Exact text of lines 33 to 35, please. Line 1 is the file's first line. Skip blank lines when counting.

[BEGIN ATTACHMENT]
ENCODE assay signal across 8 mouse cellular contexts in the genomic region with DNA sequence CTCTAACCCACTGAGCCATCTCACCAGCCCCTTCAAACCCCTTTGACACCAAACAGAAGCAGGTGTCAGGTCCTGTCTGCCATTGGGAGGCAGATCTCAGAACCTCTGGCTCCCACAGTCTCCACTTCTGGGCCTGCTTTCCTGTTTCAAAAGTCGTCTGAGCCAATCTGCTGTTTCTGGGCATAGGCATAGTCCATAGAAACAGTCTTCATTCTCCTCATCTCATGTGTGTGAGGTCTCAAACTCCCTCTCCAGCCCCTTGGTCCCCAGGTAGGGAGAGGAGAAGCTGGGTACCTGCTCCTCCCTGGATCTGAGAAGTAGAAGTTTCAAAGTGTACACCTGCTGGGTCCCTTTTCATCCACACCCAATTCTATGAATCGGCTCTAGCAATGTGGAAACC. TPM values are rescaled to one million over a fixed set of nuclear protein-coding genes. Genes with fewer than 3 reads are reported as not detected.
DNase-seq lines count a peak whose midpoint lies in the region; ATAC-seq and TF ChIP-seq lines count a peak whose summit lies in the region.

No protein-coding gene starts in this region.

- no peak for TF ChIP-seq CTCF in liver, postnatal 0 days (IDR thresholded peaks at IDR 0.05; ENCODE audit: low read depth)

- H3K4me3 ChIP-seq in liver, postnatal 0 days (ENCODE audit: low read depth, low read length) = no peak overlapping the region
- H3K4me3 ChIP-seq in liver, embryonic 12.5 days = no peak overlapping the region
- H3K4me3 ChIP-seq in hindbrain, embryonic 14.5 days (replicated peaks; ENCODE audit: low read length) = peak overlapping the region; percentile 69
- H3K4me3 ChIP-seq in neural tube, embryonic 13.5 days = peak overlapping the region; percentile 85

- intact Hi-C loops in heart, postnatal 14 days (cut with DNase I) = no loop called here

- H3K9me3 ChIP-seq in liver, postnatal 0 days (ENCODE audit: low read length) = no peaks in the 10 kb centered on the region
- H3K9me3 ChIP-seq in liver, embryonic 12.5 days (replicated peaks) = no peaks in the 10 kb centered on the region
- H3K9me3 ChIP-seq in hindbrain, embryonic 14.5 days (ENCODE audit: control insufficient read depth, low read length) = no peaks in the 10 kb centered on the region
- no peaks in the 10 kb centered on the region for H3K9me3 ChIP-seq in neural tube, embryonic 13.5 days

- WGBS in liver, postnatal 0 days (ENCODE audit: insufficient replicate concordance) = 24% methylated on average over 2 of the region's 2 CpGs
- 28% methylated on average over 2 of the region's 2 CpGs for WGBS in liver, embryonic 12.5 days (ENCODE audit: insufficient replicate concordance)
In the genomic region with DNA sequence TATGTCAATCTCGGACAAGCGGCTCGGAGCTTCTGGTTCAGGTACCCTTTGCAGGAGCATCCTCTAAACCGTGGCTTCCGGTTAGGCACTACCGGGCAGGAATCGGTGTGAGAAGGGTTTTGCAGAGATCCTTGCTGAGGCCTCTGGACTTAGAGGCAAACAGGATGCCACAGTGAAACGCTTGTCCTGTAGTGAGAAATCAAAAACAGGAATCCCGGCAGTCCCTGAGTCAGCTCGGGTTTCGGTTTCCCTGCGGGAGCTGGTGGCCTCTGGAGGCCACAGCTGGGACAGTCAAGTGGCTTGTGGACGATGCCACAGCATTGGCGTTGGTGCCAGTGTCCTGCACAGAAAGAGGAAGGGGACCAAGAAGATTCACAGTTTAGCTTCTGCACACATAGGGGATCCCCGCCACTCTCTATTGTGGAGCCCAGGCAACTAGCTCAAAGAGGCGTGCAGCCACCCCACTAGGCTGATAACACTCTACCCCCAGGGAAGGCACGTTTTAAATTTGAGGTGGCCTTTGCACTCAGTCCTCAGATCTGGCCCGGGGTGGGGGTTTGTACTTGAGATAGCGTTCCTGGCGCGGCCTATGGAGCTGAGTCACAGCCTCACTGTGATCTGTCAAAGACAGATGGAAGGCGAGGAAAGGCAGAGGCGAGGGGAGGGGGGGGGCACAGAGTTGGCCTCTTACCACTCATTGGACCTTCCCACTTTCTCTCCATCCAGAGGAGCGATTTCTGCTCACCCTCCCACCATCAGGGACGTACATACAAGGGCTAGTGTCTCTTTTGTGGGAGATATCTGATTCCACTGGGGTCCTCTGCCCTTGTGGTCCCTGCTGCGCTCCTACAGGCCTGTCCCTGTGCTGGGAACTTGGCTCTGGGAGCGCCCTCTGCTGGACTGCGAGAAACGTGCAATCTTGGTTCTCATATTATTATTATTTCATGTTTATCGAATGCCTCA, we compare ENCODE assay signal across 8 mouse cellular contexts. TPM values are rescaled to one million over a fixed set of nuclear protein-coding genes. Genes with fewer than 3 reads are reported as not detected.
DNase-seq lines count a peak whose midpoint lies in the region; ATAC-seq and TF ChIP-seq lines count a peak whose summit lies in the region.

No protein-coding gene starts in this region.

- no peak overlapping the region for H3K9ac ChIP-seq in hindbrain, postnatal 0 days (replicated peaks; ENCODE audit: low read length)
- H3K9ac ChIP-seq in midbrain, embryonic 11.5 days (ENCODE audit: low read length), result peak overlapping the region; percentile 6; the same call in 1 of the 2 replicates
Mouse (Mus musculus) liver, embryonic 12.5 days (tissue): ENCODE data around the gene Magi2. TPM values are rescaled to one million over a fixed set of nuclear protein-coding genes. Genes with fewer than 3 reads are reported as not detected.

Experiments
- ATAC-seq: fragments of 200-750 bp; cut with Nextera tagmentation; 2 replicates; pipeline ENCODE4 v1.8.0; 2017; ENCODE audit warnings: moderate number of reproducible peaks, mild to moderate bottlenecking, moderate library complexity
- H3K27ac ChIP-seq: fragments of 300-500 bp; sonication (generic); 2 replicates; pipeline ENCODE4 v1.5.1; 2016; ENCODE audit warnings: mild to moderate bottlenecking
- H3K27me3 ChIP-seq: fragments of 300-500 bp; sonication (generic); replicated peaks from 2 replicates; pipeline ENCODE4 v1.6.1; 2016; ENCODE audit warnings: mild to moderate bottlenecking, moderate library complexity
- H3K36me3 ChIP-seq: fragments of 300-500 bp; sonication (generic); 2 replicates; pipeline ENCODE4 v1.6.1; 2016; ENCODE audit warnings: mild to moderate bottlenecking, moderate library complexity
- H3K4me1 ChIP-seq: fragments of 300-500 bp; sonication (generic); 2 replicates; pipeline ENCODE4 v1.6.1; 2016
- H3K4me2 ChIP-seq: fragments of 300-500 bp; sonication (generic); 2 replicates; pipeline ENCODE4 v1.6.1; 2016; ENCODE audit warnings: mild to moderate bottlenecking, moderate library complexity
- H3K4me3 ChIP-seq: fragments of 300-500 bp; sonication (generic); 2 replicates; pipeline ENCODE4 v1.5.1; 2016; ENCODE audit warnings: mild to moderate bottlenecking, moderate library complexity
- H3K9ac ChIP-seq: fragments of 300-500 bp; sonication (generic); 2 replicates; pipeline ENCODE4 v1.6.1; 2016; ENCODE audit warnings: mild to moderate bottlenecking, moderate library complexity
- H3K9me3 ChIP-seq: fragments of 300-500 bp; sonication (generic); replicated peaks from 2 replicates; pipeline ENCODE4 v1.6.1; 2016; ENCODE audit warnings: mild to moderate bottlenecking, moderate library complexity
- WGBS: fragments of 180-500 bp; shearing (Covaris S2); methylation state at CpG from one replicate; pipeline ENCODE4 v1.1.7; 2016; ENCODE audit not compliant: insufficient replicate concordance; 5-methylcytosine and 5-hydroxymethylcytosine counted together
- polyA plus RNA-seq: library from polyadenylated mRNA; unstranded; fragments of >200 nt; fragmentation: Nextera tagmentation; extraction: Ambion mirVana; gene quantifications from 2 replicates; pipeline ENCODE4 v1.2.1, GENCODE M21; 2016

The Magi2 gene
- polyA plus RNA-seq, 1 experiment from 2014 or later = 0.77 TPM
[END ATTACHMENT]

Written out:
- polyA plus RNA-seq: library from polyadenylated mRNA; unstranded; fragments of >200 nt; fragmentation: Nextera tagmentation; extraction: Ambion mirVana; gene quantifications from 2 replicates; pipeline ENCODE4 v1.2.1, GENCODE M21; 2016

The Magi2 gene
- polyA plus RNA-seq, 1 experiment from 2014 or later = 0.77 TPM